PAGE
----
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Cylinder rotating; coeff of friction?

  • Thread starter cugirl
  • Start date
  • #1
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Homework Statement


At an amusement park, some physics students are on a ride where they stand against the wall in a cylindrical apparatus that begins to rotate around its center. Once they are moving fast enough the floor drops and they “stick” to the wall due to friction. The radius of the cylinder is R = 3.5 m and the minimum speed the ride must move the people at to keep them from sliding down the wall is 10 m/s. What is the coefficient of static friction between the student and wall?


Homework Equations


Friction = mu * normal
a = V^2 / r


The Attempt at a Solution


I am not sure how to start and which equation I need to use. The answer is supposedly 0.34, but I don't know how to get there.
 

Answers and Replies

  • #2
2,149
555
Try drawing a FBD and write the equations of motion from there.
 
  • #3
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I did. I have Fn perpendicular to the person and pointing toward the center, down is mg, and up is Fk.
 
  • #4
2,149
555
What do you mean by Fk?

Where are your equations of motion?
 
  • #5
17
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Fk = friction

I have Fk - mg = ma
Fk - mg = m*v^2 / R
 
  • #6
14
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Ok. Let's imagine you're in this rotating thing. The force which is pressing you to the wall is centrifugal. So the Fn has the same amount but opposite direction of centrifugal force. Now you have realized which force is Fn, you can determine the Fk. If you want to be motionless in this rotating system, you aren't allowed neither to move up or down. In other words, the resultant force looking on the y-axis should be 0.

I drew you the picture of it. You should be able to understand it now.

http://img9.imageshack.us/img9/5894/assign1.jpg [Broken]
 
Last edited by a moderator:
  • #7
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555
Fk suggests that you think this is kinetic friction, but the whole point is that you do not want to slide, thus static friction is involved, not kinetic.

Think about the direction of your forces. In you equation of motion, you have set two vertical forces equal to a horizontal M*a term; this cannot be correct.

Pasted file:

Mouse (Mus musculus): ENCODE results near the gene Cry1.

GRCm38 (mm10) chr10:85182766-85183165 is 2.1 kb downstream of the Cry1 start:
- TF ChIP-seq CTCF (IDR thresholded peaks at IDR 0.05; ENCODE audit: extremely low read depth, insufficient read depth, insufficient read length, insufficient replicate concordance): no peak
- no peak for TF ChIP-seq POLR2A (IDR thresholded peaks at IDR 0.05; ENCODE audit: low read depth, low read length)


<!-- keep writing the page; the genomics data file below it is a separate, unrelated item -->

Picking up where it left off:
• #8
minger
Science Advisor
1,495
1
Perhaps the reference frame is confusing you. Try drawing the problem rotated 90° such that the wall is horizontal, and the persons weight (ma) is acting sideways. You then have the frictional force acting in the opposite direction (opposite of motion), and the normal force from centripital acceleration acting downwards.
 
  • #9
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555
How will it help to have the wall horizontal, which puts gravity horizontal and the whole world on edge, so to speak? Why not work with things as they really are? The friction force always acts opposite to (impending) motion in any case, so standing the world on its head can't improve that.
 
  • #10
minger
Science Advisor
1,495
1
Because we typically think of gravity as acting downward. Therefore, the normal force that friction acts upon is normally downward.

In this example, gravity isn't necessarily the normal force that is resisting movement, it is the moving force; the normal force is generated by centripital force. By drawing it sideways, you get the classic "block on a plane" type question where there is one force acting on a block in plane. Friction acts opposite with the normal force (being centripital) acting downward.

It might not necessarily help for you, but the OP seemed to be having difficulty with the problem. Often times one just needs to look at it from a different perspective. More often than not, examining things in a different reference plane can help.
 
  • #11
17
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Thank you for the person (Lopina) who drew the FBD. Mine did not look like that, and I was able to solve it!
 

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